Friday, May 23, 2014

Unveiling of Stockport Canal Plaques

Wednesday May 28th saw the unveiling of two plaques marking the line of the Stockport Branch of the Manchester and Ashton-Under-Lyne Canal, known locally as the ‘Lanky Cut’. The first at 2pm was at the side of Nelstrop’s flour mill, Albion Mill at the top of Lancashire Hill. The second at 2.30 was at North Reddish Park Community Centre. The plaques were unveiled by the Mayor of Stockport, Councillor Chris Murphy and his wife Dot and in attendance was Peter Scott of the Manchester & Stockport Canal Society and other dignitaries.
Also present at Albion Mill was one of the directors of the mill.

Unlike the blue plaques around Stockport which are round, the two unveiled are green and oblong in appearance.

Plaque at Albion Mill
The canal was an important trading route into Stockport and its terminus was at the top of Lancashire Hill beyond the mill, where there was a coal wharf and other businesses. Unfortunately it fell into disuse and like so many other canals it became derelict and in 1971 it was filled in.

Over the years the potential for use of the canals for leisure purposes was realised and many were restored by engineers and enthusiasts alike. Most notably locally is the Peak Forest Canal and the branch from Marple to Macclesfield. More recently the Huddersfield and the Rochdale Canals were restored to navigation and along with the Cheshire Ring opening up new routes popular with narrow boat owners with the potential for going further afield all over the country, and the canals are popular with other users such as walkers, cyclists and anglers alike. Unfortunately this popularity came too late for the ‘Lanky Cut’ and what could have been a useful amenity for local people was lost and largely built over in places. The Huddersfield Canal had been built over where it went through Stalybridge and there was a proposal to divert the route via the River Tame and rejoin the original route further along. This was rejected however, and buildings on the original route were demolished. Where the Rochdale went through Failsworth a CO-OP supermarket built over the canal was demolished and rebuilt and the canal and a new basin constructed.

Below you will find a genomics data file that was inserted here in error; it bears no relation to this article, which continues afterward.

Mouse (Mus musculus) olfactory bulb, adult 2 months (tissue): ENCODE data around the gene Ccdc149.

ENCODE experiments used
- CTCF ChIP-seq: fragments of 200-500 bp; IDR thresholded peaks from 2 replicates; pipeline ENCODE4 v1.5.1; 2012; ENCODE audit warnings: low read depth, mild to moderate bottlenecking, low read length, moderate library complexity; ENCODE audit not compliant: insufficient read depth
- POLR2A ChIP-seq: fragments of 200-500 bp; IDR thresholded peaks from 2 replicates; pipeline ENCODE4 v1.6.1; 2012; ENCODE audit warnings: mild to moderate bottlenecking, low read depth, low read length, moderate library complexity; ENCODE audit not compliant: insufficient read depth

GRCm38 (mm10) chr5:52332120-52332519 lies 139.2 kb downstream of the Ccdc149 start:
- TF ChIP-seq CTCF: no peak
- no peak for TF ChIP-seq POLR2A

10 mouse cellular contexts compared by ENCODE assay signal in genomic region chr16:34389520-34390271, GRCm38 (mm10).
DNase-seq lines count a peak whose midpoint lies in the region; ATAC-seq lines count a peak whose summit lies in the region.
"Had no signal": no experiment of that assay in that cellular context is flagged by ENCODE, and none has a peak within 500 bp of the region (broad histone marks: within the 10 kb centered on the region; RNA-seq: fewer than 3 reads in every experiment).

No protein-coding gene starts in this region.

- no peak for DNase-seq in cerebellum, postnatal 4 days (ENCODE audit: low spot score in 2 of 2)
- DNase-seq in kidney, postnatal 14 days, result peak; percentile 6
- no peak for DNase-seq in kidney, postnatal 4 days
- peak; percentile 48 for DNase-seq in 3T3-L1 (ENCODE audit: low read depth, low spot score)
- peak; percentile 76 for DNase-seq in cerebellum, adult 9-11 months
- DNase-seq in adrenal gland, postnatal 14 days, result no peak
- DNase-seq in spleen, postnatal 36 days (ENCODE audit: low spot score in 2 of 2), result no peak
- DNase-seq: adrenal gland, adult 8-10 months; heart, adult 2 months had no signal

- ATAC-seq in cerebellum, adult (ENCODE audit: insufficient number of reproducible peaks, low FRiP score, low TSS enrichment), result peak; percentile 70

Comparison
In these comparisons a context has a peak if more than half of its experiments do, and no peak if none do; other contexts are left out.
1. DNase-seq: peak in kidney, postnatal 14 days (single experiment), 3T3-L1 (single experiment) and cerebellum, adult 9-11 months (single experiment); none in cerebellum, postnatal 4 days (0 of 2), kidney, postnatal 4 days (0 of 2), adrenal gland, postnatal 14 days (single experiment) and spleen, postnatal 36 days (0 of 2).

The aim of the Manchester and Stockport Canal Society is to bring back the canal which should never have been lost, and you can look at the society’s web site by typing in Stockport Canal in the address bar of the computer. Anyone can also become a member of the society and receive news about forthcoming events and activities.  Someone once called them a ‘bunch of dreamers’. Looking at the Huddersfield and Rochdale canals shows what can be done if we dare to dream. However, bringing the Stockport Canal back may be a nightmare for some along its route!